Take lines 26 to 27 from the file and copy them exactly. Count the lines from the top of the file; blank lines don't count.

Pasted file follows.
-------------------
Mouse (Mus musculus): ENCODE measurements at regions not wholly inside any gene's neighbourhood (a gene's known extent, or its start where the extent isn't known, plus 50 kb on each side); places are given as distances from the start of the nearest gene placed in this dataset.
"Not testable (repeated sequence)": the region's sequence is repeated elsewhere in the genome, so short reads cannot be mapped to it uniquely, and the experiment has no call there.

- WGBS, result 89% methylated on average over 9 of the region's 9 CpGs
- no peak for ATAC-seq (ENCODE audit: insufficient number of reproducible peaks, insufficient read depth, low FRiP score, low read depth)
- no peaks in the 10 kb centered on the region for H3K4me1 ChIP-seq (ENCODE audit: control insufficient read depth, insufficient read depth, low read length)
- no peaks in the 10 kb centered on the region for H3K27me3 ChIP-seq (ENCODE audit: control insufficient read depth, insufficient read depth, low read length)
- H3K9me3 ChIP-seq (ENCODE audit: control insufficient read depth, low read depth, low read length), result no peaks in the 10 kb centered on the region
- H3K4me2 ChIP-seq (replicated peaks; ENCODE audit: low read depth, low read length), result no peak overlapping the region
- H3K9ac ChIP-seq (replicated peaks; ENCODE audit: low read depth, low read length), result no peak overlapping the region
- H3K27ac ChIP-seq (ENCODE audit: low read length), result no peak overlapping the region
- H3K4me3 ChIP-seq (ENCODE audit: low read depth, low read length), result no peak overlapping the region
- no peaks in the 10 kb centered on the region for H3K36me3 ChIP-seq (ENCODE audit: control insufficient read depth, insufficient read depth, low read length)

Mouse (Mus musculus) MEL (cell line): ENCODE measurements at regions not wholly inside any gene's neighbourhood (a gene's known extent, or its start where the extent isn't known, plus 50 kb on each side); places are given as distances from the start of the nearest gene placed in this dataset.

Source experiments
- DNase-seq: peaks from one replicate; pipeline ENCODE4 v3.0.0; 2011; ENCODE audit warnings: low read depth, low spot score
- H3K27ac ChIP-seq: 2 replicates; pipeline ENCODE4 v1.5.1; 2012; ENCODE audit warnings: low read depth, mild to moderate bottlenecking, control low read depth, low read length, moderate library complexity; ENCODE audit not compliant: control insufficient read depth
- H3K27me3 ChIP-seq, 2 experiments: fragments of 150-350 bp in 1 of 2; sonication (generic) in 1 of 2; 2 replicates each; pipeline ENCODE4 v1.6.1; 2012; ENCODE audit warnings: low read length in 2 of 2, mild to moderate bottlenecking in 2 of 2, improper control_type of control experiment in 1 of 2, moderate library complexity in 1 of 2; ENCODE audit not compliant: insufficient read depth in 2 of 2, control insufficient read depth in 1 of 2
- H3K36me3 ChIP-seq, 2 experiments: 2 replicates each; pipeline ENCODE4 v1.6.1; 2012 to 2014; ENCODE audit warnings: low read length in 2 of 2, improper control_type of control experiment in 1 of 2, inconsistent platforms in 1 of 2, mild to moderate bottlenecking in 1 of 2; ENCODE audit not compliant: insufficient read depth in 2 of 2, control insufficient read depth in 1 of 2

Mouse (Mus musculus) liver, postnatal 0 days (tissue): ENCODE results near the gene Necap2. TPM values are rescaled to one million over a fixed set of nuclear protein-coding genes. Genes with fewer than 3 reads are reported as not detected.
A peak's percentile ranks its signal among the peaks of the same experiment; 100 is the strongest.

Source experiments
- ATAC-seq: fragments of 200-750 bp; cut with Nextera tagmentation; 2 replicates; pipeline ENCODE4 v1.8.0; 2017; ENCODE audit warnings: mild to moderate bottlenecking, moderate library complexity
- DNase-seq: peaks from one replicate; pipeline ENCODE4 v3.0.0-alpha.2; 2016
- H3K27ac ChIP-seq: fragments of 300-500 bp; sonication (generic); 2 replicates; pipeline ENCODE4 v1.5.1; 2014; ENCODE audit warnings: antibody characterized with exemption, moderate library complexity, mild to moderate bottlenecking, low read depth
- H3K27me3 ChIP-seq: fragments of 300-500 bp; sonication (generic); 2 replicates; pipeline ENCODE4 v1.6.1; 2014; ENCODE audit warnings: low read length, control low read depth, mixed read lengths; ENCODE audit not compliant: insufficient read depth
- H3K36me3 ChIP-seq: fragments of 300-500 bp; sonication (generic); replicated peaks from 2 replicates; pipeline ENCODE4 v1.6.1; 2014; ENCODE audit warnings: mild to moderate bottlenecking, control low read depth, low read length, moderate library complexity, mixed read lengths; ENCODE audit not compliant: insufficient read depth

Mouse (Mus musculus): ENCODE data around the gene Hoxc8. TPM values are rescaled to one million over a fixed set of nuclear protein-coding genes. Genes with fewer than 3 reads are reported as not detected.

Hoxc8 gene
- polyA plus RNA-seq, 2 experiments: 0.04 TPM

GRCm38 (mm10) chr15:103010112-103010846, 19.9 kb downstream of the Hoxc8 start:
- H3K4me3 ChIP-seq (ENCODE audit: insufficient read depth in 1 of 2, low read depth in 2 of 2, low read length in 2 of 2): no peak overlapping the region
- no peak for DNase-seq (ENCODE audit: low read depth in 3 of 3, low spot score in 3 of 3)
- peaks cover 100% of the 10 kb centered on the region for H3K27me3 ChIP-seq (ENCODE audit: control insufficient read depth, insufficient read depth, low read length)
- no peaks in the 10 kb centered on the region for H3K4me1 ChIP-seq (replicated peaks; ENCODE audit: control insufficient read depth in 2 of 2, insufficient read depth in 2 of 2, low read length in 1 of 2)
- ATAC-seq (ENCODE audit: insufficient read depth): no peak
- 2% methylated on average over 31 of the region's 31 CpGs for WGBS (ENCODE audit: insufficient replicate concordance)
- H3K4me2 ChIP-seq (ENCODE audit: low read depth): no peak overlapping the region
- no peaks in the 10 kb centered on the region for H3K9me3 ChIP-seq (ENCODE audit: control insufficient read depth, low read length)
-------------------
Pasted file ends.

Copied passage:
- H3K36me3 ChIP-seq: fragments of 300-500 bp; sonication (generic); replicated peaks from 2 replicates; pipeline ENCODE4 v1.6.1; 2014; ENCODE audit warnings: mild to moderate bottlenecking, control low read depth, low read length, moderate library complexity, mixed read lengths; ENCODE audit not compliant: insufficient read depth

Mouse (Mus musculus): ENCODE data around the gene Hoxc8. TPM values are rescaled to one million over a fixed set of nuclear protein-coding genes. Genes with fewer than 3 reads are reported as not detected.